The interleukin (IL)-4-induced Stat6 signaling pathway is active in a variety of cell types, including immune cells and cancer cells, and plays an important tole in the regulation of gene expression, such as CD23 and major histocompatibility complex class II. Using a semiquantitative gel shift assay in which nuclear Stat6 activities were scored, three Stat6 activation phenotypes were defined as Stat6high (intense banding), Stat6low (medium intensity banding), and Stat6null (very low to no discernible banding). These Stat6 phenotypes correlated well with levels of CD23 expression, but not with those of human leukocyte antigen-DR cell-surface display. Pedigree analyses revealed a Mendelian inheritance pattern that can be explained by two STAT6 Pathway (STAT6P) activation genotypes, which we term A and a, where STAT6P*A determines an active Stat6 signaling and STAT6P*a determines an inactive Stat6 signaling, with incomplete dominance. Total Stat6 protein levels failed to correlate with the above Stat6 phenotypes allowing us to propose that IL-4-induced Stat6 signaling is a polygenic quantitative trait regulated by a collection of several contributing genetic loci that functionally interact. The Stat6null phenotype may result from a defect in Stat6 signaling, which has important implications with respect to the pathogenesis of cancer and Th1/Th2 cytokine imbalance in autoimmune diseases in general.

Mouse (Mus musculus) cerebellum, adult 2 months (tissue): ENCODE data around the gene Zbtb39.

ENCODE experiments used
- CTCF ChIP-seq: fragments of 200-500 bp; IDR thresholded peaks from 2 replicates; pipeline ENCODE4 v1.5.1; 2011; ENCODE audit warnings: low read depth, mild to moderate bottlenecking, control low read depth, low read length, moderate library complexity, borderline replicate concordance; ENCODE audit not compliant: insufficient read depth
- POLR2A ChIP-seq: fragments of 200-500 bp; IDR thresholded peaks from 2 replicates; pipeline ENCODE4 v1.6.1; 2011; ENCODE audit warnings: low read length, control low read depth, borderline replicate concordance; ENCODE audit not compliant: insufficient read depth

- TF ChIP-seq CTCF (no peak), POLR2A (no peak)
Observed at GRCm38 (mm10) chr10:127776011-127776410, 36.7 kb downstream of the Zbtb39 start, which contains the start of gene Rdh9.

All Science Journal Classification (ASJC) codes
- Immunology and Allergy